CAPISCE started with a K and an H, there was "get a room" before CLUE, demoNIC befor SATANIC (which is to The Rolling Stones as ARMADILLO is to Spinal Tap), and I'm glad they named a bridge in NYC for the guy who discovered Cape Cod. Makes me wonder who discovered the Hudson River. Who is the East River named for? How about Long Island, who was he?

Charles Flaster 5:48 AM  

Like and agree with Rex's review again. Like many others, nothing initially, but eventually completed. Lower right took half my time.
Had loads of trouble with D STUDENTS but loved the misdirect. Then BLU ( from the song "Volare" ) gave me the rest of the puzzle.
Creative cluing for PATROLS, ALIMONY, and CAMPS.
CROSSWORDease-- COE, APR, and BANC.
Write over -- CLUE for lifE ( seems like an important phrase! )
Thanks MD

Peter Minuit 6:26 AM  

And I was so sure that Giovanni da Verrazano discovered the Staten Island Ferry, which was why, seeing a wonderful opportunity, he later went on to build the bridge. Oh well.

Groot 7:15 AM  

The opening scene of Guardians of the Galaxy features Redbone's Come and Get Your Love.
Rex's posted video shows some of the band in Native dress. Redbone was the first Native American rock/Cajun group to have a No. 1 single in the United States and internationally.

BarbieBarbie 7:24 AM  

@Rex: me too, b&r in California. Almaden used to be one of those wineries known to the locals and highly appreciated. San Joaquin area. Then I think they got purchased by the same guys who own Concannon and Cupcake? I mix them up with Paul Masson, so not sure there. Anyway, they got more commercial, and now are in the "ok table wine" category. Big. Corporate.
This puzzle felt hard to me but for some reason I never guessed wrong and ended up faster than average (note that in this company I'm not mentioning actual time. Too many digits!).

Loren Muse Smith 7:38 AM  

This was hard for me and I had a dnf and I wish I had stuck it out a little longer but I wanted to get my comment in before I had too many earlier comments to read through first. And I wanted to make all the obvious jokes to edge out @ED.

Seriously, though – my two cents from yesterday’s Don’t-Read-Commentsgate – I agree with @Acme – I always read what Rex says because I feel like it’s his “party.” And since I’ve become a kind of inadvertent foil, it’s a good starting point. His write-ups are often quite negative and uncomfortable but I read’em because he makes a bioburden of valid points and says stuff like, “Never heard of ALMADEN. I'll have to try some. Perhaps one of their chardonnays would pair nicely with some DEWED NERTS.”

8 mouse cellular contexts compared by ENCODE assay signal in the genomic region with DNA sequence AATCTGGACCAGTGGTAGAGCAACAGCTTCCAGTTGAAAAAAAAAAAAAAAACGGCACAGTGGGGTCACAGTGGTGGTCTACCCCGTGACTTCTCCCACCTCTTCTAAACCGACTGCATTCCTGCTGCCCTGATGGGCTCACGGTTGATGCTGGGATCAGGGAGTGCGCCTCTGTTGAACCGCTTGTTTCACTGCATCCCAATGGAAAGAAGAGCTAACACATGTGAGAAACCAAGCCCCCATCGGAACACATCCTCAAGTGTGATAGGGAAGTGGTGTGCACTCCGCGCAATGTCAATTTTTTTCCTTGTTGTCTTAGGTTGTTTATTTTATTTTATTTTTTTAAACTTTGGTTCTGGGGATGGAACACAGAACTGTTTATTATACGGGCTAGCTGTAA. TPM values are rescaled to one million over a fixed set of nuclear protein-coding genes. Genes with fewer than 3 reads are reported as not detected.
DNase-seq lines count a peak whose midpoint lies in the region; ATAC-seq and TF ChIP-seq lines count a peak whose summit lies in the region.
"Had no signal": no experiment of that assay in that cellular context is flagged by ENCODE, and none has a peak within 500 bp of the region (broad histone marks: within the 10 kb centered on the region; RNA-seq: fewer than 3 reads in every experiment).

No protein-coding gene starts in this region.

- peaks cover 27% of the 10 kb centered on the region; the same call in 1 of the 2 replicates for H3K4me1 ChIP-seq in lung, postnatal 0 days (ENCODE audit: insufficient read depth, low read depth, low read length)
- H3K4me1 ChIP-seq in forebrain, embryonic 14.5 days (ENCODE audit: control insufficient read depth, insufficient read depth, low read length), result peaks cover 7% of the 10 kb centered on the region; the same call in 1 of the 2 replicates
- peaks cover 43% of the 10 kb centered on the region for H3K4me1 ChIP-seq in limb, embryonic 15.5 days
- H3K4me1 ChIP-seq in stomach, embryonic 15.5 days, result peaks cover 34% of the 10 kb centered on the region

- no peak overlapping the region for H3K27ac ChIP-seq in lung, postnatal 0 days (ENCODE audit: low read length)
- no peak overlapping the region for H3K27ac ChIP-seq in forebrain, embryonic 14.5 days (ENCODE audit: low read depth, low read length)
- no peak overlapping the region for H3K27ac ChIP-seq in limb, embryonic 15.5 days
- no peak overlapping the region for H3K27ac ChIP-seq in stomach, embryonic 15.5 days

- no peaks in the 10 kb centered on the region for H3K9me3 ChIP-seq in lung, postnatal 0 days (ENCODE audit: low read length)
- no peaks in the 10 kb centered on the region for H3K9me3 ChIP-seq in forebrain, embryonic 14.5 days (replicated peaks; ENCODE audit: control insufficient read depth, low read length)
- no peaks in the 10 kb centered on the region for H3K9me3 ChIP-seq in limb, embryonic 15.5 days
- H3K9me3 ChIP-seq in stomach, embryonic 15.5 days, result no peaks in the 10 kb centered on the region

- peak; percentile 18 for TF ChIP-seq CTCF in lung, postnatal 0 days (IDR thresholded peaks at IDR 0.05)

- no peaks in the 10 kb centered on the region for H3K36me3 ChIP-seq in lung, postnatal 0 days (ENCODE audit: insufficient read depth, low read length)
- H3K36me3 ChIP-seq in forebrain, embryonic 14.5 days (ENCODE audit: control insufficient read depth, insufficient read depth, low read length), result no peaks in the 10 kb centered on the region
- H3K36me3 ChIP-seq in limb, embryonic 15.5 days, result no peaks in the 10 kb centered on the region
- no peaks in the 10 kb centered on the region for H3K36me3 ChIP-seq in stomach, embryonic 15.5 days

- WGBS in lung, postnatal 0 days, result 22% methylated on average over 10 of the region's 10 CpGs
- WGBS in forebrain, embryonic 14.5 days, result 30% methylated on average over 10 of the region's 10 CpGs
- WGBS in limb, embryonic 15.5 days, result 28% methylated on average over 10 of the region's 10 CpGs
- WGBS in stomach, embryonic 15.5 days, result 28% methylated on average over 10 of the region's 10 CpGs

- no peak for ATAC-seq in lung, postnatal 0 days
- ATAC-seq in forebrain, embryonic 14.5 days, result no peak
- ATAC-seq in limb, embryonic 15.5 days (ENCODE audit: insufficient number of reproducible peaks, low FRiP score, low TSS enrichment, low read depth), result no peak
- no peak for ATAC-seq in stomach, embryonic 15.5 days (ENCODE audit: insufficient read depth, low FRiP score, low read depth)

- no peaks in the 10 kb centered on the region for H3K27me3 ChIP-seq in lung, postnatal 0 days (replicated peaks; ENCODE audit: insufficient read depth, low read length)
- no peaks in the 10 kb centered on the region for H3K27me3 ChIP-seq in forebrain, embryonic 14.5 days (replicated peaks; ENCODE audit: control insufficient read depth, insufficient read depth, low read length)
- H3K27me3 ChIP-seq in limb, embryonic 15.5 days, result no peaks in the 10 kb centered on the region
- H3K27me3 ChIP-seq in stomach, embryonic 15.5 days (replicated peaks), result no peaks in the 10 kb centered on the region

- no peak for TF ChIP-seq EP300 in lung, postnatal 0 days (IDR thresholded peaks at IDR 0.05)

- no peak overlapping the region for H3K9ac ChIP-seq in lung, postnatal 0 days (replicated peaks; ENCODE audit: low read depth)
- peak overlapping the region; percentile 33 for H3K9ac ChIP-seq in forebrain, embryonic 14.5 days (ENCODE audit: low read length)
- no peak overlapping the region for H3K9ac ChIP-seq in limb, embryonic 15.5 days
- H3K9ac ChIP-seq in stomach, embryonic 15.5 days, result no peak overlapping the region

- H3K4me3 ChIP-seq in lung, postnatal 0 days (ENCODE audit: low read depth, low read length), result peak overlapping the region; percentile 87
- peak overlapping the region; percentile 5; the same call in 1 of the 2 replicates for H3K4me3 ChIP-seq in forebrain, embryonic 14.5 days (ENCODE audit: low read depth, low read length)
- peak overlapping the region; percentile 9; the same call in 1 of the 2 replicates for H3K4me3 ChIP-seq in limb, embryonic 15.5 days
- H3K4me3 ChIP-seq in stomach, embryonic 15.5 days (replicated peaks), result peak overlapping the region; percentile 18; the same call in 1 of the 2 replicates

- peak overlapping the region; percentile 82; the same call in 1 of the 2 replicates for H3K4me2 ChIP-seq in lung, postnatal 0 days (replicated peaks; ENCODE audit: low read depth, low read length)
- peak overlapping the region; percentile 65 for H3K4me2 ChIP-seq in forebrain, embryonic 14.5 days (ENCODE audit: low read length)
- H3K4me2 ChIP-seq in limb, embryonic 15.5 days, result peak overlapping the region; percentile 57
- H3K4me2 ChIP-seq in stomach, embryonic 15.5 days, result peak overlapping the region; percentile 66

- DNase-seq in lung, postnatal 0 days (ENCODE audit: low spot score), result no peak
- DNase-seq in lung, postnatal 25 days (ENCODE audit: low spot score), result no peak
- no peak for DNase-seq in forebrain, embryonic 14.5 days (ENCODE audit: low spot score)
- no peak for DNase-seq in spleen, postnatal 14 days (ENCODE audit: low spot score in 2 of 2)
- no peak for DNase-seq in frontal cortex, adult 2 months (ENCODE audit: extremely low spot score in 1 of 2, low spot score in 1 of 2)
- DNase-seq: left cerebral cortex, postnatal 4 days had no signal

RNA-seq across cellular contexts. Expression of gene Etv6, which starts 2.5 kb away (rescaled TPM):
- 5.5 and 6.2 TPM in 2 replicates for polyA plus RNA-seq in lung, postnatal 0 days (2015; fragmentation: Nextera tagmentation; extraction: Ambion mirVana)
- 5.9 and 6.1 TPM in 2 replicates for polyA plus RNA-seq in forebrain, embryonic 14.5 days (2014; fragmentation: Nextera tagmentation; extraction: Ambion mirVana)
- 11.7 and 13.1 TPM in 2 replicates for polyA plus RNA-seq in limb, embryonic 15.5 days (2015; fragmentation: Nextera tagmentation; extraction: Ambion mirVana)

Before I hit “publish comment” I go back one last time to the previous comments to make sure I haven’t offered up something that someone else has said. So I read them at least twice. But I comment so early it’s not hard to do. The times I’ve missed something from someone earlier and said the same thing without acknowledging that person, I’m really upset with myself. I really am. And when someone says the same thing I do later on and people respond to that person and not me WHEN I SAID IT FIRST I’m childishly stung. And there it is.

The times I post later in the day, I try to read over most of the comments, paying special attention to the words in capital letters, that day’s grid entries, to see if someone else had the same mistake/thought as I had.

So… for today’s offering… Funniest thought was when I had TOM _ _P_ _ _ for that sociopath and went straight to Tom Pepper. Hah. Sorry buddy. You’re a swell guy and amiably unsociopathic fellow.

Like @jae and @Brian, I fell for the “mpg/Mondavi” deal.

Really cool fact about the armadillo. Like @Acme, I liked those cat cucumber videos until I was skewered for enjoying cruelty. One of my cat Wilson’s favorite games was for me to hide around corners so that he could look for me and I would say jump and yell “YAHHHH” and he would jump and we’d repeat the whole exercise. Now I’m revisiting those times and wondering if I was torturing him.

@ Craig Baker, Perfect Master – me, too for “room” first. I also toyed with “grip” and “life.”

@Forsythia and @Bill Feeney from this past week. I always like seeing former lurkers get a blue name and join in. Please stick around and keep mixing it up with us.

I had two areas, each dealing me a death blow: “scores” for SCORNS and not seeing D STUDENTS so erasing BBQ RIBS. In WV, below 65 is an F. 73 is a D. I’ve never lived in a place with such a tough scale. I always, always think of the fact that the Walmart here sells hardly any wine with screw tops even though finer wine stores sell lots of screw-top wine. They both feel like wannabes showing the world that they have high standards because they’re insecure. I can’t find the words really to explain what I mean, but I really do always think of Walmart wine when I see our grading scale.

Alrighty then. Excellent Saturday, Mr. Diehl. Like Rex, I loved learning BIO-BURDEN.

Glimmerglass 7:50 AM  

My wife just discovered that CRAISINS and apples make a super tart. Delicious. I've never used airbandb, so I don't understand LEASE OUT. Doesn't one just rent a room (like a regular commercial b&b)? LEASE sounds like something longer than "rent." Fine Saturday puzzle.